What is the chance that we find life on Mars?

I think it’s very unlikely. I don’t think it’s zero but it’s very slim. Now there are some folks who already think we’ve uncovered the evidence that it’s there, not many people agree with them, but not everyone disagrees with them. The possibility is bigger than zero that life is there, but there is also the possibility, greater than zero, that we have already discovered life on Mars. We don’t all agree on what the answer is and we would need more study and research.

What are the issues that are being overlooked in the planned Mars explorations?  

The real profound question is I think: if life exists on Mars, do we have the right as humans to contaminate Mars? Should we leave it alone? If life exists on Mars and we go and colonize Mars, are we going to wipe out the life that is already there? I think there is an ethical and moral dimension to doing that that we ought to be thinking about. And then this becomes a political, economic, religious, and a philosophical question. And no one has talked much about this yet. Elon Musk and numerous other groups want to go to Mars and build a city on Mars⎯everyone wants to go to Mars⎯but I don’t think many other people have stopped and thought about the potential negative consequences of going. We are clearly going to Mars, certainly by the end of the 21st century, but maybe we ought to slow down a little bit and learn a bit about it to figure out what we are doing. If we explore Mars sufficiently to prove that the planet has no life and we go and colonize it, do we have the right to do that? I don’t think it is manifest destiny for us to go conquer and colonize another planet just because it is there. Maybe it belongs to other Martians and it was already theirs for all we know. It may be off limits to us. We need to explore more to find out. If in fact there are Martians there and the only thing there is only bacteria things which may not be DNA based. We ought to at least know we may be wiping it out. There are parallels to what humans have done on Earth. We are pretty much wiping out other existing organisms on Earth right now. When native Europeans came to the “New World”, they brought all sorts of diseases and wiped out tremendous numbers of the indigenous populations, not just human but animals too. They changed what was here. Now there is still life in North and South America, but it is not the life that was originally here. Humans have a robust history of wiping out the life in places. Maybe we should learn a little bit from our past and think before we leave.

Is there something out there, (life) in the rest of the universe?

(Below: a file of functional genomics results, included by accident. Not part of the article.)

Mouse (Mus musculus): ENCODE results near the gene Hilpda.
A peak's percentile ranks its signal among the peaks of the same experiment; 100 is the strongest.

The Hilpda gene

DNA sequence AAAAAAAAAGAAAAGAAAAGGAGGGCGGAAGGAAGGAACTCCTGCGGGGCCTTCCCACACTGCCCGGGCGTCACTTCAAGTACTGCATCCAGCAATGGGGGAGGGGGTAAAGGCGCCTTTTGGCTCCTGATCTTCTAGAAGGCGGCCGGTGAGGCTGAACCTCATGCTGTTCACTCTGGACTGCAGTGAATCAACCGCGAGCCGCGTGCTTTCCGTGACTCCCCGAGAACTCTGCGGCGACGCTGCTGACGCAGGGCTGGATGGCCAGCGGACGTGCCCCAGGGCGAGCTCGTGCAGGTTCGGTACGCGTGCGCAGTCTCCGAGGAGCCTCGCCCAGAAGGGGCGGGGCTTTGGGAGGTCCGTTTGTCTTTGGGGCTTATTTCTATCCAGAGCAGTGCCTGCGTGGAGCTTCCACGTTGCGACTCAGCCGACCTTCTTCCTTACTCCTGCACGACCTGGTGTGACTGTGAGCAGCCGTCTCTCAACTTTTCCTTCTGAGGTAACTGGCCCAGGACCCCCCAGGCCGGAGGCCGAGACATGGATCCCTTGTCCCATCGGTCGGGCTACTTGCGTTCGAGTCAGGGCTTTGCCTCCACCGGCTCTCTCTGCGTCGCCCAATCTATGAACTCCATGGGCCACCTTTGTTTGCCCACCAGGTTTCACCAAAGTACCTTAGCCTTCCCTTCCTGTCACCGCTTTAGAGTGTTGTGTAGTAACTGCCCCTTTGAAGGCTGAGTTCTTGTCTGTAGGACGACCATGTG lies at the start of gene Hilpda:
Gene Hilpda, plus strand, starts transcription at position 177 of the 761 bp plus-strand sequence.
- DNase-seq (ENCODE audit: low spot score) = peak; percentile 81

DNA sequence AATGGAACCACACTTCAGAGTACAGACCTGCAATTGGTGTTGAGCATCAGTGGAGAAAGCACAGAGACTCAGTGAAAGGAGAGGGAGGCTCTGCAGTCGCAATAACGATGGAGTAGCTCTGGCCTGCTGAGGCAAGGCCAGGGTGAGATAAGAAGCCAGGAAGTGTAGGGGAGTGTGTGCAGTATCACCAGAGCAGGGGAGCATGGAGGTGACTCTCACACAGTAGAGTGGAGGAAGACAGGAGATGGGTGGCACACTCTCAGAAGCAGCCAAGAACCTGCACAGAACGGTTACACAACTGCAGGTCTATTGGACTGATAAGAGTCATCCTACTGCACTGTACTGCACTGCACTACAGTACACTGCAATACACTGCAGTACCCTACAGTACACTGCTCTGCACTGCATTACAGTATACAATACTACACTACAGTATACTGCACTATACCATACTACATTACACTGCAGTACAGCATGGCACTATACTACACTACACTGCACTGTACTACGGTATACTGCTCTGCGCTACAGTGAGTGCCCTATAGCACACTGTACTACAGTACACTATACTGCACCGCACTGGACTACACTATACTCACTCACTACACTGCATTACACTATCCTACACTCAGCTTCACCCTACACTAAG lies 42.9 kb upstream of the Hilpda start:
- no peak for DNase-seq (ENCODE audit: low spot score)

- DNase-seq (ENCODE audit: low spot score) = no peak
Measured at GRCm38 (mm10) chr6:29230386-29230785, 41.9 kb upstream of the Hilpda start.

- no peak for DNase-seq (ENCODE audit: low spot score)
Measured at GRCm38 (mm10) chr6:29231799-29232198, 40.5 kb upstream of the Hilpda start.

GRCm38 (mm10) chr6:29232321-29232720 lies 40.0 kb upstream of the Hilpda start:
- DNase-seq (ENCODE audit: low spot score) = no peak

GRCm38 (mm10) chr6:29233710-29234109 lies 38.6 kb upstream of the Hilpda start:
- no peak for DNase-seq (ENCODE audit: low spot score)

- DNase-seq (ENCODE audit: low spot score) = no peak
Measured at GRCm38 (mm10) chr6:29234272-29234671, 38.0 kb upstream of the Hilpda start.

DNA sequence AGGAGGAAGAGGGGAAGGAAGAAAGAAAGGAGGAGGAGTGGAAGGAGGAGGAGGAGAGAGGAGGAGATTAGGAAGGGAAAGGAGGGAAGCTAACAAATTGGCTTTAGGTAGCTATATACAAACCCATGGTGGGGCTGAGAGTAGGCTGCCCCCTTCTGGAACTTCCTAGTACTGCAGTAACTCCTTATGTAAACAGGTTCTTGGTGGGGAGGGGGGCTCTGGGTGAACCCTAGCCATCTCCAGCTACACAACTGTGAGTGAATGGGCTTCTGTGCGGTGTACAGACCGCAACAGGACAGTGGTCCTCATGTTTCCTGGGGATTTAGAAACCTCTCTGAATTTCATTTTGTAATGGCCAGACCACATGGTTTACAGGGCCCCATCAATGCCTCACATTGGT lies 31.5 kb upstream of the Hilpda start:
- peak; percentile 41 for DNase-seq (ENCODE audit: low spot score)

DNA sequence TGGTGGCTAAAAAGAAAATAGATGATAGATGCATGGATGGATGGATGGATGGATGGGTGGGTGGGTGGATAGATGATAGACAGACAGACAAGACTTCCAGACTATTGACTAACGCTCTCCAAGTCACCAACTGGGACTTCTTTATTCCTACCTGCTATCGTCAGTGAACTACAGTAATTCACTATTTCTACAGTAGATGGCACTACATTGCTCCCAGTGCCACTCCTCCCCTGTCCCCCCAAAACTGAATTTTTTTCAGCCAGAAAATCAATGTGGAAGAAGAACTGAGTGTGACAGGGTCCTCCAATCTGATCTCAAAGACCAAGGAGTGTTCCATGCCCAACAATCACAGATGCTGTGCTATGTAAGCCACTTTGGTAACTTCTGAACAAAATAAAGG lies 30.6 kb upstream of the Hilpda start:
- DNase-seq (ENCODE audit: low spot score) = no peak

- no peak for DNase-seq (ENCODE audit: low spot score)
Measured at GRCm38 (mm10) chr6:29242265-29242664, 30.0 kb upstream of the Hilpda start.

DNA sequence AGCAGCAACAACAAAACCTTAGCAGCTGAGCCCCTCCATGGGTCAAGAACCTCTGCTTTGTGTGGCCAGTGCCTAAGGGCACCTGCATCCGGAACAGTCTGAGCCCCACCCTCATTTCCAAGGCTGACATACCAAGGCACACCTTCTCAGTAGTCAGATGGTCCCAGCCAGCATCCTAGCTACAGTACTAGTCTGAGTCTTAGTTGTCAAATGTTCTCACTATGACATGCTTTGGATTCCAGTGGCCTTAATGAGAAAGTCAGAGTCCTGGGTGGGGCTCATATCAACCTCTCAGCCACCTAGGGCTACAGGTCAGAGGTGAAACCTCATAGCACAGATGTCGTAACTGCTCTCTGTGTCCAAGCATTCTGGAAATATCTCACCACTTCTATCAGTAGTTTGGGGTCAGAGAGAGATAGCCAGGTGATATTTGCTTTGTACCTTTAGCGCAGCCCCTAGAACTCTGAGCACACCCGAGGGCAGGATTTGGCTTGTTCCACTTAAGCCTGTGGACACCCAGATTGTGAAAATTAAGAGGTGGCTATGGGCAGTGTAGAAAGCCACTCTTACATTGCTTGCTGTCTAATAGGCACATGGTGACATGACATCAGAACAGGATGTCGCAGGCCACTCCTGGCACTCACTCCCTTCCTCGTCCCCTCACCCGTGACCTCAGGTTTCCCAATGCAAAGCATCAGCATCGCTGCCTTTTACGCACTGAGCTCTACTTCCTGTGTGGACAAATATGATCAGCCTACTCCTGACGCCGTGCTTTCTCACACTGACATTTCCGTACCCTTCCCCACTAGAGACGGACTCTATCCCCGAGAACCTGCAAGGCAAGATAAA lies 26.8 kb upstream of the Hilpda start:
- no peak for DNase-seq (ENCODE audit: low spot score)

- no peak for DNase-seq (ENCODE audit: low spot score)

Probability, bigger than zero. I think it’s less likely than what my colleagues think. There are billions and billions of stars and hundreds of billions of galaxies out there like the Milky Way. The universe is a tremendously big place and the Cosmological Principle states that the stuff here must be the same stuff in other parts of the universe, so if life is possible here in our parts of the universe it must be possible in other parts of the universe as well. The recipe is in place, the question is how hard is it for it to happen. If you believe there is a deity who reaches down and stirs up the soup and life happened, then there can be life anywhere in the universe⎯if God wants there to be life. If life is a phenomenon that emerges naturally, then it is just a chemical process where the right ingredients are together at the right place at the right time. On the Earth, life arose very soon after the Earth formed. The earliest evidence of life on Earth is a billion years after Earth formed. But then it took another 2 billion years to create creatures that could create enough oxygen to oxygenate the atmosphere and make the surface safe for life. Then it took time, more than a billion years for multicellular organisms to appear, then a few hundred million for dinosaurs to appear. It is very hard for life to evolve into multicellular advanced creatures. If I were to really commit to answering your question, I would say yes there is life out there, but the chances that there is intelligent life out there, I would say is very close to zero. It looks like it is very hard for there to be an advanced, technological advanced species out there.  

On the future of Space Exploration:

I think the privatization of space flight is both inevitable and part of NASA’s charter. When NASA was originally chartered, they were supposed to be the engineering outfit that proved you could do things in space so it could be done by private enterprise. Long before Space X, NASA showed in the 1970’s that you could put satellites in space to look down onto the Earth and predict weather and measure the atmosphere. All of that has become privatized. When you get your weather from Weather Channel you are getting it from private companies using satellites in space. Your cellphone is talking to satellites that are not owned by NASA. So having private companies figuring out how to send rockets to the Space station is a good idea. NASA should be focused on doing things that private enterprise can’t do yet. NASA has done all of the foundational work in trying to understand the limitations of the human body in space during space flight. I think NASA should be doing the science, because private enterprise won’t necessarily do that: Ie to send a spacecraft to Venus to understand the planet. NASA’s current missions are pioneering the technological skills, to show the way, and if there is money to be made private enterprise should take over.